NASA plans orbiter mission to Pluto
NASA has commissioned Southwest Research Institute to study the possibility of a Pluto orbital mission.
SAN ANTONIO — NASA has commissioned Southwest Research Institute to study the possibility and the cost of a long-term Pluto orbiter mission.
NASA and Southwest Research Institute aim to send an unmanned spacecraft to study Pluto and two other Kuiper Belt Objects for a total of two years, according to a press release from the research institute.
For the mission, the institute will work to develop a new spacecraft with a new payload design.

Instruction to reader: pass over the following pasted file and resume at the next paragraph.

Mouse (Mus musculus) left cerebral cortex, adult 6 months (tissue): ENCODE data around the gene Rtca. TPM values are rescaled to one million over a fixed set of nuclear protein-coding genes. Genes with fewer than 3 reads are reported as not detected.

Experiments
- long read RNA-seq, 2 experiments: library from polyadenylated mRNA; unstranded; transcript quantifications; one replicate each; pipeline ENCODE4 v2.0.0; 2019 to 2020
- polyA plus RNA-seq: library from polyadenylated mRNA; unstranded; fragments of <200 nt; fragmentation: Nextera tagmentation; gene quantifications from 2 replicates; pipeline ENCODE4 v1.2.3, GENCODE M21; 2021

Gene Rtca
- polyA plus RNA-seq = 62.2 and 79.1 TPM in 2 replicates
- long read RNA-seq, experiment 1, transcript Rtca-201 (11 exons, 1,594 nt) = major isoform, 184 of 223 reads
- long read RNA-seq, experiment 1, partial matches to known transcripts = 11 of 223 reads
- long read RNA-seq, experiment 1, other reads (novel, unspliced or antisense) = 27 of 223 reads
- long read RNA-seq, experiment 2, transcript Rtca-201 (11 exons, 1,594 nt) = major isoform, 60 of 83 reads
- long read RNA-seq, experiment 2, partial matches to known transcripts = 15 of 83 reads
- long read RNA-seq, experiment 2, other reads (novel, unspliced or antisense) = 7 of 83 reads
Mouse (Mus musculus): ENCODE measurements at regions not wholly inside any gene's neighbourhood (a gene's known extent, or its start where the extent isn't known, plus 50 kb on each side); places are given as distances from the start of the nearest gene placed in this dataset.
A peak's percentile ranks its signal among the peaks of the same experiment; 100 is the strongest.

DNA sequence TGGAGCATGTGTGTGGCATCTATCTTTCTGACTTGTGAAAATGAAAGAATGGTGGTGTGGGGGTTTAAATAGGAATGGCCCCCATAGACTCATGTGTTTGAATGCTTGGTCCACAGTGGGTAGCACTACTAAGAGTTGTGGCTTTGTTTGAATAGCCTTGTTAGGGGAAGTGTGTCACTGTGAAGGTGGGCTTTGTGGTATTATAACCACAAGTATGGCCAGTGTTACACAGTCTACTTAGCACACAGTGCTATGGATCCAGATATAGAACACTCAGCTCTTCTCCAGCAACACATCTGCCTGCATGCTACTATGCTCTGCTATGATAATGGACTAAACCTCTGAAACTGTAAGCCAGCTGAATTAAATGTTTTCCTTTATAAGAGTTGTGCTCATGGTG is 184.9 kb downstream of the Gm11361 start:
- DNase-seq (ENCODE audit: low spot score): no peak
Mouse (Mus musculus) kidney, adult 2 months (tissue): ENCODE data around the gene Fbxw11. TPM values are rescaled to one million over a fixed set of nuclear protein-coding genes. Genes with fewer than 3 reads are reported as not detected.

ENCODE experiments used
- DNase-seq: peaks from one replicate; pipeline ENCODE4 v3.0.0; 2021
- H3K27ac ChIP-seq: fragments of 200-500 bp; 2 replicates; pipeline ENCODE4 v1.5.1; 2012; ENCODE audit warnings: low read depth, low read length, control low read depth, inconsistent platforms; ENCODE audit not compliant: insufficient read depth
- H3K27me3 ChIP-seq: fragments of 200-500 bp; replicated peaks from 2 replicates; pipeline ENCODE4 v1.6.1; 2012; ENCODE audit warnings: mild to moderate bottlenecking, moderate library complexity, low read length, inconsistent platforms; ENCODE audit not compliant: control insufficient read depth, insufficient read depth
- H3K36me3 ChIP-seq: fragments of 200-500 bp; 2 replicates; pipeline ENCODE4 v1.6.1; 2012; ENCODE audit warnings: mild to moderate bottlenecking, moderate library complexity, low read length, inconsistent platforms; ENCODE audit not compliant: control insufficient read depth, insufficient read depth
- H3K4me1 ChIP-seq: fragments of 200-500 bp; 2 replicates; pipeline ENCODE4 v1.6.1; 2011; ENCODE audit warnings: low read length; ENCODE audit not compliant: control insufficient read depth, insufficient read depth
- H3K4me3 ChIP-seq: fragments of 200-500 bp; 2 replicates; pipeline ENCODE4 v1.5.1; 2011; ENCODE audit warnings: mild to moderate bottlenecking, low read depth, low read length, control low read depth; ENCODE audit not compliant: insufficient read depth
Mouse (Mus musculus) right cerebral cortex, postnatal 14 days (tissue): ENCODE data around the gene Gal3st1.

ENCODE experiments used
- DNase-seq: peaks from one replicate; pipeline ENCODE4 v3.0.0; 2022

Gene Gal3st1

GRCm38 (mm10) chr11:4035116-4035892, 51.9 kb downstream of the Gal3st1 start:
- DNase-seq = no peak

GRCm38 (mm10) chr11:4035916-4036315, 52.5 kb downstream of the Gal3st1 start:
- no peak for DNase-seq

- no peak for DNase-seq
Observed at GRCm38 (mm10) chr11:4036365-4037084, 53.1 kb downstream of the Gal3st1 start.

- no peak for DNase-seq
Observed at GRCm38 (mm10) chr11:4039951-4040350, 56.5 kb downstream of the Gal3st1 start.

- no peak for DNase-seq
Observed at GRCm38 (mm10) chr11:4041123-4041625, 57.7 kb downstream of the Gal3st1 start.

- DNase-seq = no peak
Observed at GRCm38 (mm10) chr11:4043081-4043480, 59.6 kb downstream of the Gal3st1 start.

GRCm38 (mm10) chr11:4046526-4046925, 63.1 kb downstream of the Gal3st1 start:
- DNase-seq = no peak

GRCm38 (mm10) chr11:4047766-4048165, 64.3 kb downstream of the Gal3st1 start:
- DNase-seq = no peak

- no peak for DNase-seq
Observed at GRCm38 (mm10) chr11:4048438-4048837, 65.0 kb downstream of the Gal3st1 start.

According to the press release, the spacecraft would have a larger payload than the New Horizons space probe and carry more advanced instruments.
The press release didn't detail which exact instruments the space probe could potentially carry.
The institute previously lead NASA's New Horizon mission, in which the New Horizon space probe was able to fly past Pluto and its five moons and reach Kuiper Belt Object (KBO) 2014 MU69, also known as Ultima Thule, the farthest object visited till date.
The spacecraft captured high-resolution images of Pluto but wasn't able to enter Pluto's orbit as it was traveling fast at 50,700 kilometers per hour, according to Phys.org.
Researchers will deliver their results to the National Academy Planetary Decadal Study in 2020.
NEXT ON TOMONEWS
Exposure to sunlight is good for the bacteria in your gut